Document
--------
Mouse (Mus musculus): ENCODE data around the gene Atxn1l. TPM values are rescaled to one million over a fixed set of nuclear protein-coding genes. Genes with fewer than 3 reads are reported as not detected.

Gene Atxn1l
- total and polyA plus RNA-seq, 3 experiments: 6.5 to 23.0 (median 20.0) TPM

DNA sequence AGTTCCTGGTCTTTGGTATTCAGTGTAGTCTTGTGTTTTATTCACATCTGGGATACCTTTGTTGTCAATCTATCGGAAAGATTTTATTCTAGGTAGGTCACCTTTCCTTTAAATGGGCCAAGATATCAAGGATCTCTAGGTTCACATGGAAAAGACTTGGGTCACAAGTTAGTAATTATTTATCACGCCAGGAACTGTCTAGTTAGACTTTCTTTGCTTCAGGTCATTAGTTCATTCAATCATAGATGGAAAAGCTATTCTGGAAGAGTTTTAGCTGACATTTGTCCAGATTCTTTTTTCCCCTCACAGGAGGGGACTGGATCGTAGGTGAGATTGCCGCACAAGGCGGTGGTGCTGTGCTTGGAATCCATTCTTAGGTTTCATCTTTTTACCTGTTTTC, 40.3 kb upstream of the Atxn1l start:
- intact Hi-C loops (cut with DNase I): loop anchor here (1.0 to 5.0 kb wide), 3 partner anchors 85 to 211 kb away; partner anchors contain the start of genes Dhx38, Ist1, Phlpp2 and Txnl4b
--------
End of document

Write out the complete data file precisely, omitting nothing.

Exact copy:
Mouse (Mus musculus): ENCODE data around the gene Atxn1l. TPM values are rescaled to one million over a fixed set of nuclear protein-coding genes. Genes with fewer than 3 reads are reported as not detected.

Gene Atxn1l
- total and polyA plus RNA-seq, 3 experiments: 6.5 to 23.0 (median 20.0) TPM

DNA sequence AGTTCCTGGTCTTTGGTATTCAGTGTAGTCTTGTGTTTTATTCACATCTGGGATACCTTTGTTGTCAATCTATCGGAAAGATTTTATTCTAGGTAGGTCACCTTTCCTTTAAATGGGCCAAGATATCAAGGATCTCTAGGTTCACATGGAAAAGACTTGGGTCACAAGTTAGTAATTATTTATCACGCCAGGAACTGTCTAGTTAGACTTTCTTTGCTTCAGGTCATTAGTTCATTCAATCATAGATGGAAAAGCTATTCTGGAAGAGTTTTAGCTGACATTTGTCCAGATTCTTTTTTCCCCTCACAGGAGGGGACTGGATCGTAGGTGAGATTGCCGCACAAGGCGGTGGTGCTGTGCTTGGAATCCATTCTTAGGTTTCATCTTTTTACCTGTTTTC, 40.3 kb upstream of the Atxn1l start:
- intact Hi-C loops (cut with DNase I): loop anchor here (1.0 to 5.0 kb wide), 3 partner anchors 85 to 211 kb away; partner anchors contain the start of genes Dhx38, Ist1, Phlpp2 and Txnl4b